Frontiers also saw Slack confirm plans to introduce Verified Organizations in early 2021, which will use a Twitter-style tick to denote legitimate companies based on an internal verification process carried out by Slack. A Managed Connections feature has also been promised for availability later in 2020, enabling administrators to specify partner-specific automatic approval policies for new channel requests. I expect Slack Connect to continue to be a primary focus for product investment in 2021 as Slack takes advantage of its head start on Microsoft.
 
Confidence in Workflow Builder Is Growing Steadily
Another key piece in Slack's offering — and one that's central to its vision of enabling the event-driven enterprise — is Workflow Builder, which provides a no-code tool for automating processes, based on the Missions technology Slack acquired in 2018. Now generally available, Workflow Builder has been used to create more than 515,000 workflows by 175,000 Slack users, almost 80% of whom are non-technical users.
 
Until now, Workflow Builder only allowed the automation of actions within the Slack platform, but the company has now introduced support for actions or "steps" that connect with third-party applications. In addition to out-of-the-box integration with Google Sheets, Slack announced four initial partners — PagerDuty, Poly, Datadog, and Zapier — that have created steps for Workflow Builder as part of their Slack apps. Customers and developers are also able to create their own steps using the Slack API.
 
It's great to see Workflow Builder gaining traction and understanding among Slack's customers and partners. This is a feature I believe will go a long way in helping individuals and teams to get the best value from their Slack deployment, and which — thanks to its no-code approach — extends that opportunity to non-technical users to make automation more democratic, even at the individual user level. Building on the company's established partner ecosystem and app directory, it's the piece of Slack's offering that's most likely to enable the goal stated by Slack CEO Stewart Butterfield that Slack becomes "the 2% of your [technology] budget that is a multiplier for the other 98%."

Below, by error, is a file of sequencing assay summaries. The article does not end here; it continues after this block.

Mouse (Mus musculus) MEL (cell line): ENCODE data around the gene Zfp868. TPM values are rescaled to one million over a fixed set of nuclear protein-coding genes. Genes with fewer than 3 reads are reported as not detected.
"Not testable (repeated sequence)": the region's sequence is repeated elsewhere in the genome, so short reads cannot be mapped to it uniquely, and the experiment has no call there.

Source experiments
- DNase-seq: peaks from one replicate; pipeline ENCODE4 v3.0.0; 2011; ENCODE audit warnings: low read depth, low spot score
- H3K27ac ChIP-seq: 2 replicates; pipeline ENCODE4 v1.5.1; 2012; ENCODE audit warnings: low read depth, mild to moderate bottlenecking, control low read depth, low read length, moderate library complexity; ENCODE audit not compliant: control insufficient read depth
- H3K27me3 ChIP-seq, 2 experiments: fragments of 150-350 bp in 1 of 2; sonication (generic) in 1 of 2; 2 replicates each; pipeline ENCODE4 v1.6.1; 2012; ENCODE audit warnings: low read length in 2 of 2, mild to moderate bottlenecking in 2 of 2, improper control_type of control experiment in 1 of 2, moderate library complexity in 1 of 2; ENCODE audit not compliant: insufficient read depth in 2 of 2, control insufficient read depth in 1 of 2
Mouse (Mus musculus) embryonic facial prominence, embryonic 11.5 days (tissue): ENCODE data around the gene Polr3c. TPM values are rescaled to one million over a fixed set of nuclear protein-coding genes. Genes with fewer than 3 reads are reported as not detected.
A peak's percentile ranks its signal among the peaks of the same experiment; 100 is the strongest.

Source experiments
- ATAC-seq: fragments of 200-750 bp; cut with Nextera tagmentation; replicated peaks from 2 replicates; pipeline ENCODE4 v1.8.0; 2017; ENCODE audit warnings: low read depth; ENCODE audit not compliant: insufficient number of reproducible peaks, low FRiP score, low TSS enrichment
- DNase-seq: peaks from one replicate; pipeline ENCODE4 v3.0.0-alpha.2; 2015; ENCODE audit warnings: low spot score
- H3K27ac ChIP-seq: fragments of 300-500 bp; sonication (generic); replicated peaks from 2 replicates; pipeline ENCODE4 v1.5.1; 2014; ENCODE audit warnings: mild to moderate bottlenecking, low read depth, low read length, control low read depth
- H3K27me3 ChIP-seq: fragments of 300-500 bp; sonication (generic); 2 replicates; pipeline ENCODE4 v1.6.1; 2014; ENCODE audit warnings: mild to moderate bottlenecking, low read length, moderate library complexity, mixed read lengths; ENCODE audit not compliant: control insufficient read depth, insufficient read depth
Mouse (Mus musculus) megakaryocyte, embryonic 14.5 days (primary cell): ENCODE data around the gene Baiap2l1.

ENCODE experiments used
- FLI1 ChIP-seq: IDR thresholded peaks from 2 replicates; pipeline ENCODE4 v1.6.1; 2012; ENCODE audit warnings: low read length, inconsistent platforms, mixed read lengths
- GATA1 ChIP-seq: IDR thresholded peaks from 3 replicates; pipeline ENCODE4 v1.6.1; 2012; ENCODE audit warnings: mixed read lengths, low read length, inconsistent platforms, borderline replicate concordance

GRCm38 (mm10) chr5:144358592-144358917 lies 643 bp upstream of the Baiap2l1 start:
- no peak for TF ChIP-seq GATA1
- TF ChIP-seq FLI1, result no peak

Rimeto Adds Another Opportunity into the Mix
In addition to these major announcements and an insight into the rapid rate of Slack adoption over the past few months, Frontiers also offered a little more detail on Slack's recent acquisition of Rimeto and where this could take the company in the future. Rimeto's technology, positioned as a "reimagining of the corporate directory," pulls data from an organization's various business systems—from HR to customer relationship management to project management systems. It creates a rich, searchable employee profile that shows their expertise and experience, their current and previous teams, and what they're working on at present, as well as how to get hold of them.
 
Some simple integration with Slack is already in place. However, the Rimeto team outlined a road map that will bring the profiles capability natively into Slack, to integrate information about the individual from Slack (based on their channel membership, for example), and to surface this rich profile information in Slack's search capability.
 
Initially, this focus remains on the internal corporate directory, which is undoubtedly still a major unresolved problem in many organizations. However, in the longer term, there are interesting questions about how this could come together with Slack Connect to potentially create a cross-organization directory or business network — something that sounds a little familiar (ahem, LinkedIn). There's no official information about what Slack might do here. But it's undoubtedly something that Microsoft will want to keep a close eye on, given that it has yet to fully exploit the power of LinkedIn in the context of its business collaboration and communications portfolio.
 
Slack is hugely ambitious in its goals for transforming the way we work, looking far beyond team chat to help streamline communication, workflow, and automation both inside and outside the company boundaries. The company remains under intense scrutiny and pressure to demonstrate its growth potential, and it continues to bump up against Microsoft's might at every step. But Slack is certainly holding its own.